Dropping our bags off at the B&B is a possibility, but as our B&B is out by the Vatican, it didn't seem to make much sense to go all the way out there, come back to Termini, switch train lines and go to the ruins or museums - unless I'm missing something? I'd just rather save time, really. I will look into splitting up the Colosseum from the rest of the walk. And thanks for the heads up about the time spent in the National Museum - that helps! Although I'll still ask - National Museum or the ruins (sans Colosseum) on the first day? Any recommendations on what you did? My other concern about going out to the ruins that first day is I've heard Rome can be really chaotic and that maybe something right outside the station would help me immerse myself into the city.
I'm not saying don't plan, just don't plan as much. I am an obsessive planner and wanted to know every way possible to avoid lines. What I am saying is be flexible in your planning because you will stumble across historic things everywhere you go in Rome. With my limited knowledge of history I found myself wandering around the excavation of Octavia's home built by her brother Augustus which happened to be next to the Jewish Ghetto that I had gone to see. Things like that are everywhere you go in Rome. You won't be using trains to get around the city. The subway is of limited use for touring the city, buses are a better option and if time is an issue the expense of an occasional cab ride is worth it to me. Expect to do a LOT of walking. Don't let all the hype fool you. Rome is busy and there is a lot going on but it is not as intimidating as all the stories you hear.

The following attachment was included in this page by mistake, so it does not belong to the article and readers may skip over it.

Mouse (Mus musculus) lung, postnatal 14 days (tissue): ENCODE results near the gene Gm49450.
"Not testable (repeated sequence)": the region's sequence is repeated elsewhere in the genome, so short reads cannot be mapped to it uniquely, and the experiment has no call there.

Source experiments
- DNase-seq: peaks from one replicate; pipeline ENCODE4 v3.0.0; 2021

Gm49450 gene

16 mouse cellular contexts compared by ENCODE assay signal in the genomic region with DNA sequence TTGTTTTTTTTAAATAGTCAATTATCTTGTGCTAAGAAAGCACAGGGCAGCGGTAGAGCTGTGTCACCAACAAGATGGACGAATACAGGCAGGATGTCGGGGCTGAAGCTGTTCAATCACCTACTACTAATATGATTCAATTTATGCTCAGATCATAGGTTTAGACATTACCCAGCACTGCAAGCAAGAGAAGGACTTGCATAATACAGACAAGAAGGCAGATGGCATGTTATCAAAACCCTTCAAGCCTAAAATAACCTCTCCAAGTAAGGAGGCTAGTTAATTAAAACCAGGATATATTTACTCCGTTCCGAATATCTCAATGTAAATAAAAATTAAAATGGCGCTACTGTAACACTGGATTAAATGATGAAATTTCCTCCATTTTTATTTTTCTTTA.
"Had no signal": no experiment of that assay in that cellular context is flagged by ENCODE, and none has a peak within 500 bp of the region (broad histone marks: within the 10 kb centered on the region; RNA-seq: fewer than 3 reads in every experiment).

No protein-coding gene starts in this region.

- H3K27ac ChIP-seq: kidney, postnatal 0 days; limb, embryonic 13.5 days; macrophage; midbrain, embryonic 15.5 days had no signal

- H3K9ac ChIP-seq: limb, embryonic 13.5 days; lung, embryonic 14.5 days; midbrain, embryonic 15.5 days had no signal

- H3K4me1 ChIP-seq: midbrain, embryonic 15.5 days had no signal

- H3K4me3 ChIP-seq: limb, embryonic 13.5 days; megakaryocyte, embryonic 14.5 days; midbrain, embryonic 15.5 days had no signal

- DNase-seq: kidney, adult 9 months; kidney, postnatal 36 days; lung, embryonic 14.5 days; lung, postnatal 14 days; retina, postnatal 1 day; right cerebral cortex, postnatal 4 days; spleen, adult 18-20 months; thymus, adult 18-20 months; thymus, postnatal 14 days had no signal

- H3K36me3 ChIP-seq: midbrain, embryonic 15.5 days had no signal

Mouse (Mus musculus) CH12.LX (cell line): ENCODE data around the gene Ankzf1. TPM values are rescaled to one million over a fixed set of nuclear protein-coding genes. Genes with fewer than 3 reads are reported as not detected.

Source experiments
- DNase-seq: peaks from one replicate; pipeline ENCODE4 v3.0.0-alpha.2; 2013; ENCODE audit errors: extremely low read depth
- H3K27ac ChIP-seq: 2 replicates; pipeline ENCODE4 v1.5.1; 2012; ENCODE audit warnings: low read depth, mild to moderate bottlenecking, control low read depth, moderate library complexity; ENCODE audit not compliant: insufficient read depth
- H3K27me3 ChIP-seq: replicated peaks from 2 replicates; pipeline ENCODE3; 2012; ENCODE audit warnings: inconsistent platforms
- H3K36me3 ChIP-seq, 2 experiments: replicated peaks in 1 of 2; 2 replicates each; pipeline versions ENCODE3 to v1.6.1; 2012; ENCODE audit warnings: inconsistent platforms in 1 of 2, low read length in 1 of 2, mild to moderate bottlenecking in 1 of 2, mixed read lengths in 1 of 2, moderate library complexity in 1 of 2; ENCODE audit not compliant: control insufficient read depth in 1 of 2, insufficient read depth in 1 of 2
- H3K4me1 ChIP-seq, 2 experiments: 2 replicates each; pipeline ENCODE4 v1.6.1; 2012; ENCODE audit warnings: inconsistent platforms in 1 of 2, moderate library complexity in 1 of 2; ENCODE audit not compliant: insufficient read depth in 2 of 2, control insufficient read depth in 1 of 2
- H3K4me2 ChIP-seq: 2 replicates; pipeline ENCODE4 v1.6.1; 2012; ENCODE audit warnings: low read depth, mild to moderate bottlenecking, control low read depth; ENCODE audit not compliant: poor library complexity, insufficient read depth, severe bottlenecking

I have never given much consideration to bus use, but buses seemed to work well in Rome. We plan to try some of Rick's bus line suggestions the next time we visit Paris.
I don't think anyone has said not to plan your days only that you're planning a lot of structured walks without any free time built in. If you confine yourself to just these walks you'll miss a lot of the sites that aren't on these walks as they're not considered important by some guide books. As for planning to bypass the lines, there are only two sites that will have any line to speak of. They are the Vatican museums and the colosseum. For the Vatican museums you can purchase entry tickets online that allow you to bypass the lines or if you go in the afternoon the lines are usually short or non-existent. For the colosseum you can purchase entry tickets online or buy them at the forum or palatine hill. For all other sites you'll basically be able to walk right up to the desk and purchase your tickets. You may have one or two people in front of you but that's it. Donna
As you arrive, go ahead and stash your luggage at your B&B before checking in. Then, get acquainted with the neighborhood. You'll have time to do the walking tours. And, don't forget visiting the Pantheonthe best preserved building of the era. It's not far from the Vatican. My best suggestion is to figure out how to maneuver through the public transportation systembuses. Buses can get you up close and personal with the locals, and they're fast and efficient for the most part. We were there Easter Weekend, and the subway system was running 100% of capacity and trains were somewhat infrequent. Taxis were pretty expensive, but not nearly the wild ride I had heard about.
We did the Borghese and the National Museum on the same day. No problem. We did not go to the Baths of Diocletian but I'm sure you could fit those in too.